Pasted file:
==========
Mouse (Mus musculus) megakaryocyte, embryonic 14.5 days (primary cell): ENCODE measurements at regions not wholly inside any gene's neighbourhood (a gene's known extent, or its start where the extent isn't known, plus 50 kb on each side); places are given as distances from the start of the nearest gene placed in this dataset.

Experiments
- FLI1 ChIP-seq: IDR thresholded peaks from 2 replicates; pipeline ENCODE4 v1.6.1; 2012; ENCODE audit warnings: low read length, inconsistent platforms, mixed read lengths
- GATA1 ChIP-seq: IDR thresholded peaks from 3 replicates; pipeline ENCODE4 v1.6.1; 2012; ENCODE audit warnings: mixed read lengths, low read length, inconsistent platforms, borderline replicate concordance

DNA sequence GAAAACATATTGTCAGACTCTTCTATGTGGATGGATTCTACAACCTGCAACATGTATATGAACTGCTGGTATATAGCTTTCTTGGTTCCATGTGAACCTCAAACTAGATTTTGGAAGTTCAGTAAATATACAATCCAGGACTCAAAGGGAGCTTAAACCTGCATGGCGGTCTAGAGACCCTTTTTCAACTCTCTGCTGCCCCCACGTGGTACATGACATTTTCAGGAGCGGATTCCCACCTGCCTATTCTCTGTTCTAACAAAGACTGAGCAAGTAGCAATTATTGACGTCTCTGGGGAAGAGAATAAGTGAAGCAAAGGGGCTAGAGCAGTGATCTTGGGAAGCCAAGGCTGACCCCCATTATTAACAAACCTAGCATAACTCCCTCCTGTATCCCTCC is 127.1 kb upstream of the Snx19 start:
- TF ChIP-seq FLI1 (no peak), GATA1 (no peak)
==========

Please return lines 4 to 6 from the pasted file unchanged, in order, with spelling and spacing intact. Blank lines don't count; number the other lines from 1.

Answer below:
- GATA1 ChIP-seq: IDR thresholded peaks from 3 replicates; pipeline ENCODE4 v1.6.1; 2012; ENCODE audit warnings: mixed read lengths, low read length, inconsistent platforms, borderline replicate concordance

DNA sequence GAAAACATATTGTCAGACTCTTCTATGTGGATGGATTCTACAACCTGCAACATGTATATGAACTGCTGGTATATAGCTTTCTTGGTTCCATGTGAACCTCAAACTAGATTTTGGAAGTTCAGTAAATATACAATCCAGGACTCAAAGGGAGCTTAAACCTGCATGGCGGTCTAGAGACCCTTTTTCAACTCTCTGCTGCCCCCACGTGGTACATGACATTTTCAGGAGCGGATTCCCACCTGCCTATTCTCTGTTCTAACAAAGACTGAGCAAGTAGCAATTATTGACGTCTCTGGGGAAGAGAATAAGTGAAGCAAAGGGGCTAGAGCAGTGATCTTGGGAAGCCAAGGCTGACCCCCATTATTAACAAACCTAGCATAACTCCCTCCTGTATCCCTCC is 127.1 kb upstream of the Snx19 start:
- TF ChIP-seq FLI1 (no peak), GATA1 (no peak)